Review: Disillusion – Ayam

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Hey, that was fast.

Feels like it was just the other day that I was trying to make up my mind about Disillusion’s big comeback record, The Liberation. A mere three years later, I’ve finally been able to clarify what exactly made up the big “but” that always followed my assessment of it as a good album. It’s a good album, but a lot of it is very heavily indebted to the band’s legendary debut, and while it must be said that it does a good job at continuing ideas from Back to Times of Splendor, those ideas were a good 15 years old at that point. Long after the sophomore and the 2016 single Alea had proven that the band is well capable of venturing out from under that shadow, it was a bit disappointing to see a significant part of the album seemingly run in place.

With hindsight gained in the interval as well as several spins of the new record, I’m beginning to see that maybe a teeny tiny hint as to what The Liberation was supposed to be could be found in the album’s title. After all, it did bring in some new elements. Maybe it should be seen as a transitional record performing exactly the process it’s named after. The question resulting from this galaxy-brain level conclusion is whether the operation was successful. Does Disillusion’s new effort Ayam present us with a band that is indeed liberated, or do they remain doomed to relive former glory?

Visually, Ayam solidifies Disillusion’s new aesthetic with the same “Photoshop encountered a problem” style of art that the predecessor had, but while the color palate has remained similarly cold, clouds and water now dominate instead of harsh mountainsides. I’m not gonna ruminate another three years before determining that this illustrates the content pretty well. The album is more in line with the aspects that The Liberation introduced than with anything that came before it, yet the band neither rehash the previous record, nor do they completely abandon their roots.

In terms of harking back to the past, there are songs on Ayam that invite comparison to the first two records in terms of their overall mood and their role on the album. The softness of “Longhope” recalls that of “A Day by the Lake,” the euphoric tone of “From the Embers” falls somewhere between “Save the Past” and “Too Many Broken Cease Fires,” and structurally as well as thematically, “Abide the Storm” conjures memories of the debut’s title track. Beyond this macro level, however, these comparisons don’t hold up. None of the individual parts making up these tracks really compare to anything else the band has done, neither back in the day nor in recent memory. The way they move, the places they go, the paths they chose to get there, and last but not least, the immensely hook-laden choruses they pack all manage to feel remarkably fresh.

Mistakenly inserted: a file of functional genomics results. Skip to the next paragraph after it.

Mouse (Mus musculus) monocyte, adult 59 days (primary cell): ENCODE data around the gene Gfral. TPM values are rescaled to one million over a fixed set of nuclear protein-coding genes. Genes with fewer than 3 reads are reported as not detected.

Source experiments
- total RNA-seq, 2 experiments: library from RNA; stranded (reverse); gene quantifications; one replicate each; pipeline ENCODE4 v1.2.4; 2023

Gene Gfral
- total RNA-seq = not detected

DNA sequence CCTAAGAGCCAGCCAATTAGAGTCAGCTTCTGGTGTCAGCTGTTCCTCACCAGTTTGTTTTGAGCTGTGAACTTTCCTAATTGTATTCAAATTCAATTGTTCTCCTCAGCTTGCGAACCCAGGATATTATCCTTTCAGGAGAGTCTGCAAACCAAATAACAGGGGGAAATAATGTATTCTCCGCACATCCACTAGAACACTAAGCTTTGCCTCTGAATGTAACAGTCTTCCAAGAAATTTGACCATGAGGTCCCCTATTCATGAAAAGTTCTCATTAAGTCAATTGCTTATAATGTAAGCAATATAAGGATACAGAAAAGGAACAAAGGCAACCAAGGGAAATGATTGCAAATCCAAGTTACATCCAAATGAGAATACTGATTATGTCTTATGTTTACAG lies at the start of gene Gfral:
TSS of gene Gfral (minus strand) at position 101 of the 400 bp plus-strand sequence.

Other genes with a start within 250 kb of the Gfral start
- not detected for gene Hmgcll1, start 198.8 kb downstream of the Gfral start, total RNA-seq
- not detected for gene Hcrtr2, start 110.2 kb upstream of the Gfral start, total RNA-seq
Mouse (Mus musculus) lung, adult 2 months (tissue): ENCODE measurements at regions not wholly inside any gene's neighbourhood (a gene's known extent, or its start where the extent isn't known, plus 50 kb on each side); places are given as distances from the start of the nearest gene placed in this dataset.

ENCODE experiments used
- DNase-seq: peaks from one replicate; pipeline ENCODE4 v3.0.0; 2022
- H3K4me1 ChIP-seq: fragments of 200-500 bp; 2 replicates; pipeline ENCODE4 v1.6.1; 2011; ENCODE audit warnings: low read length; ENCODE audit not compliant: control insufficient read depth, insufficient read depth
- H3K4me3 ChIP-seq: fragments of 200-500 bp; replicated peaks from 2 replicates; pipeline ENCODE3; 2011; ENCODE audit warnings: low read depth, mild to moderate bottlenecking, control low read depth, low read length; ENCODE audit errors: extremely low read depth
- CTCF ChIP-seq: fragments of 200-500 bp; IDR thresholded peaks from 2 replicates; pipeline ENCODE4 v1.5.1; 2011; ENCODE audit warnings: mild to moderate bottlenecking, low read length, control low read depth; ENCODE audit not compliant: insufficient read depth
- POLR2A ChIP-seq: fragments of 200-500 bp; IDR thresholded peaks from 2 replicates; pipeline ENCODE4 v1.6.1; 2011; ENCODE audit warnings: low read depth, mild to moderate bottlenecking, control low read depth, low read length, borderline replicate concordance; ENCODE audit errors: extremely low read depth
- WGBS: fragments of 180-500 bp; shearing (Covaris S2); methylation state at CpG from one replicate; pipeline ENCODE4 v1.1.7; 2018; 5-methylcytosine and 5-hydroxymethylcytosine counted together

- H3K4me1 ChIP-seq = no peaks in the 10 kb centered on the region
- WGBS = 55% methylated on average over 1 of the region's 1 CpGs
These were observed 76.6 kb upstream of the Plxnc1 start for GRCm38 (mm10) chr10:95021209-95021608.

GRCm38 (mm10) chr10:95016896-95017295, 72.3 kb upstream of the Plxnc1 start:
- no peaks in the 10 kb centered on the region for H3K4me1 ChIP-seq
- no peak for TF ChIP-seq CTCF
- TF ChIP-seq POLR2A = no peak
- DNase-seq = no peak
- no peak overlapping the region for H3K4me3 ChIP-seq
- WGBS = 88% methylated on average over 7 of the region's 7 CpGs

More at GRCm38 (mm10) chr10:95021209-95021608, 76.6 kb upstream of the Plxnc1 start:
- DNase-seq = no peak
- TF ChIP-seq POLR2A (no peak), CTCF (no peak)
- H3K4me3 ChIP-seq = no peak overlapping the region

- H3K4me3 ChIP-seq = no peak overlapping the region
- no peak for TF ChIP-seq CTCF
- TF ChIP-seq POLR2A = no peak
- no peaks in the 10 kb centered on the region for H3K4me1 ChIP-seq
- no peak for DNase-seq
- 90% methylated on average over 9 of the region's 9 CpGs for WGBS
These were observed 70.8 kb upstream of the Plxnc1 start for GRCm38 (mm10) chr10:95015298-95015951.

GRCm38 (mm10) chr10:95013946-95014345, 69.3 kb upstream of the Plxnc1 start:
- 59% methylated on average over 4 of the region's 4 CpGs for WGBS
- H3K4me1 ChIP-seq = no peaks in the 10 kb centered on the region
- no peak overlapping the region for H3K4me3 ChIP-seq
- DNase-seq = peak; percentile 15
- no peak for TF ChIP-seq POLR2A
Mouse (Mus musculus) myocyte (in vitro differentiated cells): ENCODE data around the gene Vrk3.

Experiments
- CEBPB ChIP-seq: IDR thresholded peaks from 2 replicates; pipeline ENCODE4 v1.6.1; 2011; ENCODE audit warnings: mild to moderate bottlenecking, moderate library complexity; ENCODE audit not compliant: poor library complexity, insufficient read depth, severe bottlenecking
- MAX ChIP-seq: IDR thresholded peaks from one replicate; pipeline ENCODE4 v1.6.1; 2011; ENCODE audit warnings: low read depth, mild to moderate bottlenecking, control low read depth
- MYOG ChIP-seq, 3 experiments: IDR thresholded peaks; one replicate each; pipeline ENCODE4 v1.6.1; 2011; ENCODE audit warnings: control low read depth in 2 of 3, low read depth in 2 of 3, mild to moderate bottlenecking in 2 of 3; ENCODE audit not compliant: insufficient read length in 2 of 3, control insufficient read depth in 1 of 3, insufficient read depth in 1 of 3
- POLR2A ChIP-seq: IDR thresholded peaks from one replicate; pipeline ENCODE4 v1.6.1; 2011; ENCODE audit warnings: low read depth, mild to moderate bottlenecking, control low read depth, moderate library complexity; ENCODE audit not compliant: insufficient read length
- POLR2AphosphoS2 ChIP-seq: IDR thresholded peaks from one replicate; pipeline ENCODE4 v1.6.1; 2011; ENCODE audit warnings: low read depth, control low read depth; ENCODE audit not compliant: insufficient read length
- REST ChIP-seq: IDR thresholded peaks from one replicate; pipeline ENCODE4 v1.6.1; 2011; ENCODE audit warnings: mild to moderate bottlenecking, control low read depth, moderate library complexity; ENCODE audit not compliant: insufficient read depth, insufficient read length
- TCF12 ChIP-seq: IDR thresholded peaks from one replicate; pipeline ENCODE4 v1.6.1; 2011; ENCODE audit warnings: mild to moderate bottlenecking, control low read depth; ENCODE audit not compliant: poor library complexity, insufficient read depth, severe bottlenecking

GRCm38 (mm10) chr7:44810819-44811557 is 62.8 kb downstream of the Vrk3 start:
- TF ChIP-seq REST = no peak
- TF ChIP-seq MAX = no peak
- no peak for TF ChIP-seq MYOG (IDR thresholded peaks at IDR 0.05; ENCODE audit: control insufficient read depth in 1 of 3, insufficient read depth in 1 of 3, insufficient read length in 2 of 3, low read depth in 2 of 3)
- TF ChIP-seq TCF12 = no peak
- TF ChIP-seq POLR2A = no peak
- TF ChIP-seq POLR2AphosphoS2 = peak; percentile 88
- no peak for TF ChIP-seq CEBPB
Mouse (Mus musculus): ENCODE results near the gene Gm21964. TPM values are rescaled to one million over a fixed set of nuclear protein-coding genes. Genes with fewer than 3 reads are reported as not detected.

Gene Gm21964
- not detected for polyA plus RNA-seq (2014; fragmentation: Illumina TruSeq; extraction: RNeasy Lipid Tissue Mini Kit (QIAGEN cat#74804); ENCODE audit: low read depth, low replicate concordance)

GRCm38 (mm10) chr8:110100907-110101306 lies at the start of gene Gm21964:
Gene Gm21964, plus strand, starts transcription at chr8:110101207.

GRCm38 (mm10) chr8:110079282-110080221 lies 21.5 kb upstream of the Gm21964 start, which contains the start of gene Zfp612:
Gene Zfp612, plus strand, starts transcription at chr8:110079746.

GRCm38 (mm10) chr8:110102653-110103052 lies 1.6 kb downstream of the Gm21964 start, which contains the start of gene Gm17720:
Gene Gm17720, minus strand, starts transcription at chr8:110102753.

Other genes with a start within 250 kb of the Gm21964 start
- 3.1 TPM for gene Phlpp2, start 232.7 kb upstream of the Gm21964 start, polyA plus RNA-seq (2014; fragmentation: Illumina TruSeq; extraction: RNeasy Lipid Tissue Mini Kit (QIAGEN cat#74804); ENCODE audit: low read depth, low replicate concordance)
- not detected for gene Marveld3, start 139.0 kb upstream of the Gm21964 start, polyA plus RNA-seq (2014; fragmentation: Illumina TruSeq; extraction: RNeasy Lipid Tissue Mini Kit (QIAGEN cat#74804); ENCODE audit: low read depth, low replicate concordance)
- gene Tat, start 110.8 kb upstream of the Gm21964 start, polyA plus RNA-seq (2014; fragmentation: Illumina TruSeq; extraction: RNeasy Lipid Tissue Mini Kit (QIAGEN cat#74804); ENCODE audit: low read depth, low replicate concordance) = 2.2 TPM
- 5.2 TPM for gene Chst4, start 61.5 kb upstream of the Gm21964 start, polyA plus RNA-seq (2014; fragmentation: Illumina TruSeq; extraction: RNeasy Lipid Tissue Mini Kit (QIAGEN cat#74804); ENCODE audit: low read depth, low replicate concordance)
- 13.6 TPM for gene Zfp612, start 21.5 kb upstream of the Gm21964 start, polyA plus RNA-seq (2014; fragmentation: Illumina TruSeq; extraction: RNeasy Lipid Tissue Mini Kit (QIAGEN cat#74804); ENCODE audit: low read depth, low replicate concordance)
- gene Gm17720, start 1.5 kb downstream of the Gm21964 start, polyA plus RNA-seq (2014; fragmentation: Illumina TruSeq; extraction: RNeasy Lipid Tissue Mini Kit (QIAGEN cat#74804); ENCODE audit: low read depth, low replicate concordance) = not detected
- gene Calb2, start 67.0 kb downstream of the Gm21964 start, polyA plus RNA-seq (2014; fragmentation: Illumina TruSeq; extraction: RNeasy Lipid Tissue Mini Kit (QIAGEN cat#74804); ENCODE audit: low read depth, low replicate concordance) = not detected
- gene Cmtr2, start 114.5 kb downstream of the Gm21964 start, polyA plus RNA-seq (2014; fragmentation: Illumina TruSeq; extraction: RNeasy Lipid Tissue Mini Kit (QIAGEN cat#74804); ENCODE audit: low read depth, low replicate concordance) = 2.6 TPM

In terms of changing things up from the last record, those clouds on the cover nicely mirror Ayam‘s tendency to take things a bit slower and quieter. While opener “Am Abgrund” charges out the gate with unparalleled ferocity, it significantly cools off in the second half and is in no hurry to ramp back up again, focusing instead on beguiling vocal lines. “Driftwood” offers an oasis of calm after the dramatic and surprisingly creepy “Tormento,” but some heaviness still creeps back in over time. With the aforementioned “Longhope” as well as “Nine Days” immediately afterwards, however, the record hits a block of moody, pensive atmosphere. The latter of the two songs finds time to explore very interesting and unusually dark verses that slowly build from ambient sounds, circling the listener like a beast its prey, and occasionally pouncing on them. The second half then develops into something that is similar enough to “Longhope” to almost retroactively render that song superfluous. Even though it’s very beautiful in its own right, both songs combined end up tanking the album’s momentum here, which was a major snag during initial spins. Curiously, both songs also prominently feature dreams and water in their lyrics, although to be fair, the number of times this album mentions bedtime and bodies of water gives it serious drinking game potential.

Aside from this slightly odd decision, Ayam benefits from the abundance of softer moments. They’re balanced well with the heavier sounds and offer plenty of room for confident explorations of sounds and song structures that truly make the album stand on its own. If you’re here for the dramatic melodeath side of the band’s sound, you might end up somewhat disappointed, but anyone looking for adventurous prog compositions with an impressively layered, rich production and often downright epic atmospheric breadth* is in for a hell of a good time. Ayam shows that Disillusion have arrived in a new era of their history and have no need to go back to the same old well.

5 out ov 5 Flaming Toilets ov Hell

Ayam is out now on Prophecy Productions. Get it here.

*The prime example of this that I somehow did not mention is closer “The Brook” (cheers). Please listen to this song the next time you’re standing on a mountain, looking out over the sea, or just forlornly staring into the sky. You shan’t regret it.

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